RFID and Raspberry PI: RC522 wiring and code with Python

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RFID systems are common in our lives as they are widely used to secure access, monitor objects’ positions (IoT) and a lot of other applications. Their technology is so mature that they are today reliable components and easy to use. The RC522 module with Raspberry PI can bring to your hands this technology with a few steps and a cheap budget

In this tutorial, I’m going to show you how to connect and configure a Raspberry PI with an RFID RC522 module, using Python.

The RFID Systems

An RFID system is composed of three elements: an antenna, a transceiver and a tag (transponder).

The RC522 module combines antenna and transceiver into a single element, referred to as an “RFID reader”.

rc522-reader
rc522 rfid reader

It uses radio waves to transmit signals that activate the tag. Once activated, the tag sends a wave back to the antenna, where it is translated into data.

rfid-rc522-internal-elements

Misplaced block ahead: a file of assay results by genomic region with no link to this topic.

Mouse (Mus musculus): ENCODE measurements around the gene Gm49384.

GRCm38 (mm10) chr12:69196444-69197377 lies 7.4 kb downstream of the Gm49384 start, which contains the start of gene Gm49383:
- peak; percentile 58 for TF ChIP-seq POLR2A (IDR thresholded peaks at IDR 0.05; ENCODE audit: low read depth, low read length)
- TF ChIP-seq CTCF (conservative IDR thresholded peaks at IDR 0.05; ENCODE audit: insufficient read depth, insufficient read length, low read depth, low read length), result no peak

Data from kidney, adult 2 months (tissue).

The tags integrate a circuit, an antenna and a substrate. The part of an RFID tag that stores the user data is called “RFID inlay”.

There are two types of RFID tags:

Active RFID: has its own power source, often a battery. It can give a higher distance range for reading

Passive RFID: receives its power from the reading antenna, whose electromagnetic wave induces a current in the RFID tag’s antenna. It can be read at shorter distances, but they are cheaper compared to the active ones

A good description of how RFID systems work is available from Techtarget.com RFID description.

The Tag Memory

The tag memory plays an important role in every RFID system.

RFID tags typically hold less than 2 KB of data, including a unique identifier. Tags can be read-only or read-write, where data can be added by the reader or existing data overwritten.

The classic, low-cost tags available from e-commerce stores have the factor form of a key chain or of a credit card. They have 1KB storage that can be modified by the RFID reader and their memory has a specific map that is important to understand.

The classic 1KB tag memory is divided into 16 sectors, each one composed of 4 blocks with 16 bytes as shown in the following picture. As you can count here:

16 (sectors) x 4 (blocks) x 16 (bytes) = 1024 bytes = 1KB

Sector 0, block 0 is a special block, reserved for manufacturer info. This includes, for example, the Unique IDentifier (UID).

All the sectors have the last block used for securing the data access and managing access permissions for the sector data. These blocks are named “Trailers”.

Every sector trailer includes 2 keys: key A and key B. These keys are required to encrypt the sector data and make their access forbidden to anyone who doesn’t have at least one of the 2 keys.